- Associated Press - Saturday, August 23, 2014

MONTROSE, Colo. (AP) - There are two members of the Montrose football team missing this year.

Within a two-month span, Montrose High School students Garret Middleton and Grayson Burris lost their lives in tragic accidents. Both were athletes and played football for the Indians.

Their stories reached ears across the country, eventually forging a connection between one player’s family and Sony Entertainment.

“Family isn’t just blood relatives.”

Those were the words shared by De La Salle coach Bod Ladouceur in the new movie, “When the Game Stands Tall.”

The movie, based on a true story and set to be released Friday, is about California’s De La Salle High School football program as the team and its athletes fight through their own tragedies, including the death of a teammate. The narrative hit home with those who knew of Montrose’s story in 2014.

The idea of bringing the film to Montrose came up in June, but became a reality on Aug. 1. Sony Entertainment agreed to show an early screening of the film, and the support from San Juan Cinemas and other donors helped take away any cost away from the football players.

Coach Todd Casebier said the loss of two young men has been tough for the community at all levels, from families, to students and friends.

“A movie is not going to change any of that,” he said. “This was based on a true story where stuff like this unfortunately happens and that you can move forward from it the best you can. You’re never going to forget but hopefully you can move forward and learn some lessons from it that will help you down the road.”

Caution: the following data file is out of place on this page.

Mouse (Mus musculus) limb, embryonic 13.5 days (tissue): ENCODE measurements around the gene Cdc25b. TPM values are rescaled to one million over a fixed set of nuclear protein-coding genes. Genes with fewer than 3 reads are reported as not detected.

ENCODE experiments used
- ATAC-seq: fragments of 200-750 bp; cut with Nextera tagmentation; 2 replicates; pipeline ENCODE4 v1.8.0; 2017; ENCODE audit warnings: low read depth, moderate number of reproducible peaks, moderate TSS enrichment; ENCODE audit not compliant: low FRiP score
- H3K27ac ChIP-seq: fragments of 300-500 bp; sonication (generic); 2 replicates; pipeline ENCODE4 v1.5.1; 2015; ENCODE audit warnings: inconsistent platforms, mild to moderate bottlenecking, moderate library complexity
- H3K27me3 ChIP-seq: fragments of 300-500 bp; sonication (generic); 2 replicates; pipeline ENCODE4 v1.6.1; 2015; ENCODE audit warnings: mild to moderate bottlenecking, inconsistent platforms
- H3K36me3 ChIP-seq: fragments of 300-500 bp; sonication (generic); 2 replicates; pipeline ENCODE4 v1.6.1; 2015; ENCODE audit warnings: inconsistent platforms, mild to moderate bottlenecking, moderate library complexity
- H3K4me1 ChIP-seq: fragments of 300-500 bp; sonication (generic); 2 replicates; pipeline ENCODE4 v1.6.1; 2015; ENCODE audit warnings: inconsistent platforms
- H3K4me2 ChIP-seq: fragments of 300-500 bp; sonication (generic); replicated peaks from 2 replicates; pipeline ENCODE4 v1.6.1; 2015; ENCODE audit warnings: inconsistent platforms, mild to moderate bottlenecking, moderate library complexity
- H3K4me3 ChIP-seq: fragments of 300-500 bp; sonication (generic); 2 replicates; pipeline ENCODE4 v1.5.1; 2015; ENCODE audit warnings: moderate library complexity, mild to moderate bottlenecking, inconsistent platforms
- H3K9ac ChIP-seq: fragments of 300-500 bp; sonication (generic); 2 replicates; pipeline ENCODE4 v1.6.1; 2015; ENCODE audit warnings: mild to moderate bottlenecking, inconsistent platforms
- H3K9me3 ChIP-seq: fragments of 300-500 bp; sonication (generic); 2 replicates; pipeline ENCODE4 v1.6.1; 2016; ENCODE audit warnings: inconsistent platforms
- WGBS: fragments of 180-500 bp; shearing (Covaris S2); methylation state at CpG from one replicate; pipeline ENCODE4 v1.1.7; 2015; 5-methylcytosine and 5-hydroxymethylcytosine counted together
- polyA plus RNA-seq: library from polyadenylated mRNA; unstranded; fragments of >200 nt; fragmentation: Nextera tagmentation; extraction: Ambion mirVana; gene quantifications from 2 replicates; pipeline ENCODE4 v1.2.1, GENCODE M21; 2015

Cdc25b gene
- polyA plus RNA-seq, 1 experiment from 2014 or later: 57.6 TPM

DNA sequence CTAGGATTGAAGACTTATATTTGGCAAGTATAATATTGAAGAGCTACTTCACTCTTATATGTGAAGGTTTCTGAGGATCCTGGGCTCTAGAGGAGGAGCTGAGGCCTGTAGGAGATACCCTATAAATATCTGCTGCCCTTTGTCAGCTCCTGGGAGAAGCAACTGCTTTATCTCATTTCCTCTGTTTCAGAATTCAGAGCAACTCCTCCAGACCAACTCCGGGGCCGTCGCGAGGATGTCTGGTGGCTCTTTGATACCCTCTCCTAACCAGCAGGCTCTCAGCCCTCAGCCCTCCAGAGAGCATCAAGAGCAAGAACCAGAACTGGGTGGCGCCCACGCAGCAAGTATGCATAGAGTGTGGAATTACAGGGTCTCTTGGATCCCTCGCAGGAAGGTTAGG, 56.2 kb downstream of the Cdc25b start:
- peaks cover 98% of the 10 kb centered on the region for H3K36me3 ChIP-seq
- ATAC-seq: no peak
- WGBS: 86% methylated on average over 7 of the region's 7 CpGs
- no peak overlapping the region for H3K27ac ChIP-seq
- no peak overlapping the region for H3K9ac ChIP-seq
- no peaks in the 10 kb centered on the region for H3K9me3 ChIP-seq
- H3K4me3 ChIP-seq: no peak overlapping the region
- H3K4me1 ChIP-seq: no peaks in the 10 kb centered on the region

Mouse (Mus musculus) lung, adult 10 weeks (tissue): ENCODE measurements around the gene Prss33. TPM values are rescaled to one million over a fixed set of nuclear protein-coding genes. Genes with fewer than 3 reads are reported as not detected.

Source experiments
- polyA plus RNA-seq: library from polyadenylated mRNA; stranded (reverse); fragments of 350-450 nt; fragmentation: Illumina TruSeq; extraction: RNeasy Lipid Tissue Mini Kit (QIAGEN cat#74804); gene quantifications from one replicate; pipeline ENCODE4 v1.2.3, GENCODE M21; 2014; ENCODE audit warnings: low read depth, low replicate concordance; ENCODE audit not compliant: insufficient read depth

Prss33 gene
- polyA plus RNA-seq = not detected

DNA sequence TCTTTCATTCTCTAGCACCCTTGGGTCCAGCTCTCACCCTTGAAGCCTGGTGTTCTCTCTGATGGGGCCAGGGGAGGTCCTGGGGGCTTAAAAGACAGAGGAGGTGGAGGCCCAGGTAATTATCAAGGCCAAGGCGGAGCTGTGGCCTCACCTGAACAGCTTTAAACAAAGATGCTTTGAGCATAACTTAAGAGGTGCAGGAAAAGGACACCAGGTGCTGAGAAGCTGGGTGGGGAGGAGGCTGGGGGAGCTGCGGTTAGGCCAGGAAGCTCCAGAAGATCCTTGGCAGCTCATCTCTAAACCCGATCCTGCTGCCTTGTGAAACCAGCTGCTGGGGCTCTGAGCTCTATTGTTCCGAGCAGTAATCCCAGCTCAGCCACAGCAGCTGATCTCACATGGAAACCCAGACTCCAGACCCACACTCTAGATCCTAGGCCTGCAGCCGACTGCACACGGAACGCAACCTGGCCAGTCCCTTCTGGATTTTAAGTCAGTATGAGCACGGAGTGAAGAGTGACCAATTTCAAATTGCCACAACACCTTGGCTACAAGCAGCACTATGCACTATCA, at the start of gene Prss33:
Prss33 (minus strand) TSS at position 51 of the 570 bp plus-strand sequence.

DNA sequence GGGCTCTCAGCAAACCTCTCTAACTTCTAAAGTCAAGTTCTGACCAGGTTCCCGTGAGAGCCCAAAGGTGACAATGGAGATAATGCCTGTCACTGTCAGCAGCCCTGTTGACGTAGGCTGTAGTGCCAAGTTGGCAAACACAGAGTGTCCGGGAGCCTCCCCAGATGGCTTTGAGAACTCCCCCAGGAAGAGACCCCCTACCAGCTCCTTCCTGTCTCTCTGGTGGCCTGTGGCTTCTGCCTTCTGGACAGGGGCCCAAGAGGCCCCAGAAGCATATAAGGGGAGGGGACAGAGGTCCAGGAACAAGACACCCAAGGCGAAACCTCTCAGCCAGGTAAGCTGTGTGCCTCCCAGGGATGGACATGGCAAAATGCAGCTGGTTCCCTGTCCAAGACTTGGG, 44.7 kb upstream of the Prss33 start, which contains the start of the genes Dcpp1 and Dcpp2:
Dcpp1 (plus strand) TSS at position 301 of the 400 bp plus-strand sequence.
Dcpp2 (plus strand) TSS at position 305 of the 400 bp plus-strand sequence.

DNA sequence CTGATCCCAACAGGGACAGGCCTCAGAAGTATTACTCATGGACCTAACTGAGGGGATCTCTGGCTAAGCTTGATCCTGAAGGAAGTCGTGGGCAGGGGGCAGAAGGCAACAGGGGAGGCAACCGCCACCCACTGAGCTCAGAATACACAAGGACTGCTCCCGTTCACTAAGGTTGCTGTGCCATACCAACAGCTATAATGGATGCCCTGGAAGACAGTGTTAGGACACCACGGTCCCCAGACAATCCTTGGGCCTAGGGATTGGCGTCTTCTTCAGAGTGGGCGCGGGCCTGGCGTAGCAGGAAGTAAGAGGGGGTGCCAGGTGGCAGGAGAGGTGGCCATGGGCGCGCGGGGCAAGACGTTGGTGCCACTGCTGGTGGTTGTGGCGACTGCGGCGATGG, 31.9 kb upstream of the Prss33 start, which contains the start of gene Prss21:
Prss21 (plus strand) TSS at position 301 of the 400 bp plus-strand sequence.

Middleton, who would have been a sophomore this year, passed away after a farming accident on April 19, and then Burris, who would be a senior, died helping a friend who had fallen into the “potholes” in Escalante Creek on June 5.

The football players didn’t know about the special screening until last Friday evening after practice. The players, coaches, families and special guests of the football program filled the theater at the San Juan Cinemas, which provided discounted popcorn, candy and drinks for the team, along the use of the theater.

James TenNapel, who brought the connection to Casebier and helped organize the screening, said the losses of Middleton and Burris affected many different people, leading to the special screening.

“You guys know what’s happened, we know what’s happened,” he said. “There are some kids not here.”

“It’s about more than wins or losses, you guys know that from your coaches,” he added.

Senior quarterback Kameron DeVincentis said the screening was a good bonding experience for the team. The Indians were busy prepping for their first game Friday against Grand Junction. The loss Burris and Middleton will stay on their minds throughout each practice.

“It will definitely go through the season with us,” DeVincentis said. “It will always be there. We’ll have that in our heads for the whole season.”

“When the Game Stands Tall” is showing at the San Juan Cinemas starting Aug. 22, the same time the Montrose football team was fighting its own battle on the field against Grand Junction, down two men.

“Some of our team were close friends with both of them,” Casebier said. “It wasn’t about our team as much as it’s about the families of those young men.”

___

Information from: The Montrose Daily Press, http://www.montrosepress.com

Copyright © 2016 The Washington Times, LLC.

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